Why Bernanke Is Gambling

by Comstock Partners

In starting a second round of quantitative easing (QE2), the Fed is gambling on a program that has little potential upside and a substantial amount of risk. In the first round (QE1) the Fed bought $1.7 trillion of mortgage and Treasury bonds (beginning in March 2009) and dropped short-term rates to between zero and 0.25%. It was also preceded or accompanied by massive fiscal intervention in the form of TARP, the stimulus plan, cash-for-clunkers, homebuyer tax credits, tax cuts, mortgage modifications and extended unemployment insurance. For all of their efforts the authorities did help prevent a global financial collapse, but achieved only an extremely sluggish economic recovery that was almost completely dependent on an inventory turnaround and government transfer payments. Now, even this halting recovery is showing signs of petering out with debilitating Japanese-style deflation an increasing threat. Without further help the current economic expansion is unsustainable.

We believe that QE2 will have minimal direct effect on boosting the economy and that Bernanke knows it. This seems obvious upon reading his op-ed article in today’s Washington Post, in which he states that this approach eased financial conditions in the past, and specifically mentions that stock prices rose in anticipation of the recent action. In fact he mentions higher stock prices twice in the same paragraph, as if to indicate the real reason for implementing QE2. In his own words, Bernanke says, "higher stock prices will boost consumer wealth and help increase confidence, which can also spur spending."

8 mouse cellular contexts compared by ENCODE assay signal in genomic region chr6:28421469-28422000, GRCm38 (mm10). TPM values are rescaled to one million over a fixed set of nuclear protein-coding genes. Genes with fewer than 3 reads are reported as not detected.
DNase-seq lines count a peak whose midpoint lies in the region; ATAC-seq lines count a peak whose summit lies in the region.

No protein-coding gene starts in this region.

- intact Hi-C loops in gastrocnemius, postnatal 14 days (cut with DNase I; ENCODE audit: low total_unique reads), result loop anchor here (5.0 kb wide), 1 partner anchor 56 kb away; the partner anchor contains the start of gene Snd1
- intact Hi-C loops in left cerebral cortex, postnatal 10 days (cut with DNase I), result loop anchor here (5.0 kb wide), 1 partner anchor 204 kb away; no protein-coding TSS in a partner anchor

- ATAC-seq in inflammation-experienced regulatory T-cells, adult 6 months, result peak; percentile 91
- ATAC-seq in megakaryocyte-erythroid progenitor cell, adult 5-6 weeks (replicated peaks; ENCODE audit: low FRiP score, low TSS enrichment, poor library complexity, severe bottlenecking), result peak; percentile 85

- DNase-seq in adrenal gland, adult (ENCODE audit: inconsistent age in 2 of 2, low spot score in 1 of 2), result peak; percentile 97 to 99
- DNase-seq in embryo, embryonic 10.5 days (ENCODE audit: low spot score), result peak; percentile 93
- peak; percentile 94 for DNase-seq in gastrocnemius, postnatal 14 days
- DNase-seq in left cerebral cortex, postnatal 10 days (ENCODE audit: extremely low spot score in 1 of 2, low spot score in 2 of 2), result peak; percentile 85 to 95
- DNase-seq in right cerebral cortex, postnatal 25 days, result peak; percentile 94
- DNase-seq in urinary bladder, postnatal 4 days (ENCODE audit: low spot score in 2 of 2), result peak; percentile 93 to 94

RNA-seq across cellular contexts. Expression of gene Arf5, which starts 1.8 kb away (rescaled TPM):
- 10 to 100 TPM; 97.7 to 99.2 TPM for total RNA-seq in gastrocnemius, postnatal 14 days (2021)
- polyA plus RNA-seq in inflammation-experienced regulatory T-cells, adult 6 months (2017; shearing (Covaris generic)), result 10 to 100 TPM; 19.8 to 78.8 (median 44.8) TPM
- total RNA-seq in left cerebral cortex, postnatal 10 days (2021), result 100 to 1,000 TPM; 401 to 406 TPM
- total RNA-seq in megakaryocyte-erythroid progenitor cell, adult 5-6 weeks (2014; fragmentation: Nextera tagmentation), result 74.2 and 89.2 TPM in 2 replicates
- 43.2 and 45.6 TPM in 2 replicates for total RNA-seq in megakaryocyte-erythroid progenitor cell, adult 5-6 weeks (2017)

To be sure, the Chairman also states that lower mortgage rates will make housing more affordable and that lower corporate bond rates will encourage investment. However, according to the Fed, the planned Treasury purchases are almost all in the two-to-ten year range. We note that the two-year rate is already at 0.37% and the ten-year at 2.62%. If these historically low levels can’t spur spending, we doubt that another 20 or 30 basis points will make much difference. Corporations base their capital spending decisions on overall demand for their products and services far more than on the level of interest rates, and, in any event, are already sitting on piles of cash that they aren’t using. And don’t forget that mortgage rates are already at record lows. That virtually leaves mainly stock prices as the Fed’s real target for QE2, and Bernanke is saying that bluntly in today’s column.

We doubt that the stock market will get the boost that Bernanke and the "street" widely expect. The market reacted coolly following the FOMC announcement on Wednesday, but burst upward today on the Chairman’s unprecedented column. After all, when the Fed explicitly announces its intentions of jolting the stock market—-a thought previously expressed only by conspiracy theorists—-investors take notice. The bulls point out that stocks rose substantially during QE1, and believe that they will do so again under QE2. However, the market is in a far different position today than it was in March 2009, when QE1 began. At that time the market had declined by a whopping 57%, the S&P 500 sold at only 11 times trendline reported earnings and bears outnumbered bulls by 45% to 32%. In contrast, the market has climbed 83% since then and sells at an elevated 18.8 times smoothed reported earnings, while bulls outnumber bears by almost 2-to-1. At that time fear of a global financial collapse was rampant while now optimism is widespread as is apparent from watching the cheerleader mentality on financial TV today.